• Muscle spasms caused by multiple sclerosis

  • Nausea (Chemotherapy, etc.)

  • Seizures

  • Crohn’s disease

  • Increasing appetite (eating disorders, HIV/AIDS, etc.)

  • Alzheimer’s disease

  • Cachexia

  • Migraine

  • Glaucoma

  • Pain

  • Spasticity

  • Wasting Syndrome

Ailment List – https://blog420.com/cannabis-ailment-guide/

There are many other disease (and just plain symptoms) that marijuana can be prescribed for. If you fit the requirements then it is time to start gathering what you need to get your medicinal ID card. First you need to make sure your condition is covered. You can find listings of acceptable conditions by state. If your condition does not fit the state’s requirements you can send in an appeal to request an exception to your local health department.

The next step is signing onto the registry system. Most states have this as a requirement to get your licensing. Familiarize yourself with the system. It will help you gain the knowledge you need to stay safe from law enforcement. What you will learn from studying it is the same thing law enforcement officers have to know in order to incarcerate you. It includes what your rights are on growing, possessing, transporting, and using marijuana.

Now, what do you want to do? Be a caregiver to help grow and deliver marijuana to your selected patient, be a patient yourself, or open your own dispensary? There are different laws regarding each of these, the strictest being those regarding dispensaries. The second strictest is the laws pertaining caregivers as they are not allowed to partake in a lot of marijuana related activities themselves. The most lenient laws are those of the actual patient. We will not get into opening a dispensary in this post as that is its own can of worms. Instead, we talk about the caregiver and the patient.

A caregiver is someone who is selected by a patient to help them obtain their medicine if unable to, help them grow cannabis, and so on. Caregivers cannot partake in the use of the substance, but can help the person they are registered to take care of ingest marijuana if the patient is unable to. The laws differ by county so check to make sure you are following all the current laws in your area.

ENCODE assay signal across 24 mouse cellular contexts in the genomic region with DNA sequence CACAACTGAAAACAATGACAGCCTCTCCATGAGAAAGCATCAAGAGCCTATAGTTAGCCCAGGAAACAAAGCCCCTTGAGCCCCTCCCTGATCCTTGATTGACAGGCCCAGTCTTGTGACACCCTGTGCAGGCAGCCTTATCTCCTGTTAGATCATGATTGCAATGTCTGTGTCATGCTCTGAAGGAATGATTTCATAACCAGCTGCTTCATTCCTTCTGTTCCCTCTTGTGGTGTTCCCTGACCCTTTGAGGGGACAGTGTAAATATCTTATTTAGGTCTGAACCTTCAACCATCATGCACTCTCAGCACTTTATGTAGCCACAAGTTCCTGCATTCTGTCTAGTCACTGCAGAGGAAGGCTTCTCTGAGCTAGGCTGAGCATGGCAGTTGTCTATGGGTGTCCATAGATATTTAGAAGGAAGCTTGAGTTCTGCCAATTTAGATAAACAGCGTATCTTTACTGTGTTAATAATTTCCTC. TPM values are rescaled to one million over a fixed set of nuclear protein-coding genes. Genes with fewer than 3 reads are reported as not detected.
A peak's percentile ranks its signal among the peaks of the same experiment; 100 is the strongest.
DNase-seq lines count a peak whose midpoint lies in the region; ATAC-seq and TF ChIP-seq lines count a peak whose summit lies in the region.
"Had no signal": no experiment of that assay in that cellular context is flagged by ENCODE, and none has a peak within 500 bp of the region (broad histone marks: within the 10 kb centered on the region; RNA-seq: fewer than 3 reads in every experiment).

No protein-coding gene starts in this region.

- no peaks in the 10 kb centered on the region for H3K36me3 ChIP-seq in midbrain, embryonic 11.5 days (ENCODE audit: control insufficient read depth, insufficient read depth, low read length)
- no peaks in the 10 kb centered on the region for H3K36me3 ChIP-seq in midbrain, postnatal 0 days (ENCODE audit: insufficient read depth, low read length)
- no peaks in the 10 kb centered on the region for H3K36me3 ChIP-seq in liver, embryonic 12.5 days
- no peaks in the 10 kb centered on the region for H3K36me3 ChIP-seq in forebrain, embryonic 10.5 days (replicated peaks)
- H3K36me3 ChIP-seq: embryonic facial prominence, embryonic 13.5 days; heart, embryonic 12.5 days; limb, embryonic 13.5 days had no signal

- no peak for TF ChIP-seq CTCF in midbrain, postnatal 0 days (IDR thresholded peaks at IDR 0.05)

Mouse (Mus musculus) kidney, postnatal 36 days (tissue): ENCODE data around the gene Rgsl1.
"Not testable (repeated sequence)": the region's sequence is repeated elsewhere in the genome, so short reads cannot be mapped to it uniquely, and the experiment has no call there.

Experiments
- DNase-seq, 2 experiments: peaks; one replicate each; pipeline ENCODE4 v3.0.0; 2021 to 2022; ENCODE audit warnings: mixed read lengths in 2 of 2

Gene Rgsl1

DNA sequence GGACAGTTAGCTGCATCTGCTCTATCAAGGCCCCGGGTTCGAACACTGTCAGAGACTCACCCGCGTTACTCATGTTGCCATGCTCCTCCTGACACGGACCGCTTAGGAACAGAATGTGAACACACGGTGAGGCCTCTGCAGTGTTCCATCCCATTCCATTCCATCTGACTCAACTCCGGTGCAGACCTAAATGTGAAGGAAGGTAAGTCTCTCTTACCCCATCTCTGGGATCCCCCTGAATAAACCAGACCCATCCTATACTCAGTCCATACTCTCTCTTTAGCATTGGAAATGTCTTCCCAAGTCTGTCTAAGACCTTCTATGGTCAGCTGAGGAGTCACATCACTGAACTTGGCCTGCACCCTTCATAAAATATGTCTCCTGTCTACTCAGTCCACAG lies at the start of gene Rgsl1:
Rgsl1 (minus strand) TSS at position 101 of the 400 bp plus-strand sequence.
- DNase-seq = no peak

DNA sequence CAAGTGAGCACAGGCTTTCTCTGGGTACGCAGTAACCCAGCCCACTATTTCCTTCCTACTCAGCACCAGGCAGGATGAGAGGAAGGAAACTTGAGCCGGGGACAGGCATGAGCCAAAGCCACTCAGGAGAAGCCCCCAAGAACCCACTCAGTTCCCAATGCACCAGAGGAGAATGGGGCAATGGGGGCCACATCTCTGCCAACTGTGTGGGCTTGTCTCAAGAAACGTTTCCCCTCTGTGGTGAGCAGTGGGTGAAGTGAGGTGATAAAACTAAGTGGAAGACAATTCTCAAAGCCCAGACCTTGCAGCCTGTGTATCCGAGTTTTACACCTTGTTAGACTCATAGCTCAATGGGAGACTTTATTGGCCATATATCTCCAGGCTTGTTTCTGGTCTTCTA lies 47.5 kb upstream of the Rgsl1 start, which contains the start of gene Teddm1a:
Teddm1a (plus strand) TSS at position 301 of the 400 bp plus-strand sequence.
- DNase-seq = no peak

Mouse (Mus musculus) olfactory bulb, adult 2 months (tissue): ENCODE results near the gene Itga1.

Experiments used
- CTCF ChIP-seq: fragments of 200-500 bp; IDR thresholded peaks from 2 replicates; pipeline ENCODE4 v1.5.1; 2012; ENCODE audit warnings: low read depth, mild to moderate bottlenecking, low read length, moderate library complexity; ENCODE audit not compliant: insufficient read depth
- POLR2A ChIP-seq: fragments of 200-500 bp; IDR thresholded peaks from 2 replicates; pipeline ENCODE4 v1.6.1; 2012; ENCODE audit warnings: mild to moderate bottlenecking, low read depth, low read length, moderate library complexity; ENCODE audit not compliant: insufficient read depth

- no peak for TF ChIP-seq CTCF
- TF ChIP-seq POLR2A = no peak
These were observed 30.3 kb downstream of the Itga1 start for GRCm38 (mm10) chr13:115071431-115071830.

Medical marijuana doctors tend to be very lenient on prescribing cannabis as a medicine. If you are truly sick you should have no problems in getting licensure. Still, it is important to find a good doctor. Most doctors charge a fee of around $100 to assess you, it would be a waste of money to not get the right one. Look up Yelp reviews or ask around to find a doctor who is compassionate, professional, and not too uptight.

For help finding a doctor visit this link: http://marijuanaproducts.com/cat/doctors/

Before you visit your chosen doctor make sure you meet your state’s requirements. Many states have an age minimum of 18 years old. In some states you can also be disqualified for having been convicted of a felony drug offense. Make sure you know your limits on possession. As an example, Oregon allows possession of up to 28 ounces and lets you to grow 6 mature and 18 immature plants. So you can see how much the laws can vary, lets take a look at Alaska’s laws. Alaska allows you to be in possession of only one ounce and to grow 3 mature and 3 immature plants. To stay safe from the grips of the law, familiarize yourself with the laws and restrictions in your area. You must also know the reciprocity agreements. Most state’s don’t allow out of state medicinal cards, the only one’s that do are the following:

  • Arizona

  • Delaware

  • Maine

  • Michigan

  • Rhode Island

So, you’ve found your doctor and meet all the requirements. Now it’s time to make an appointment. You need to bring with you either your state issued identification card, passport, or your social security card. If you live in a state where being 18 is not a set-in-stone requirement, you need a letter from your parents that says that they consent to medicinal use of cannabis for your condition. You must also provide proof that you live in the county. Your driver’s license can be used if it states your current address, otherwise you need to provide personal bills or mortgage statements. Upon acceptance you will get written documentation from the doctor you’ve chosen stating that you are eligible to be a card carrying medicinal marijuana patient. This is your golden ticket.

Next you will complete an application form to enroll in the medical marijuana program. You will need to complete a similar form to renew your card, so at least it’s good practice. If you are under 18 you will need to have this form completed by your parent or guardian. Primary caregivers also need to fill out this application.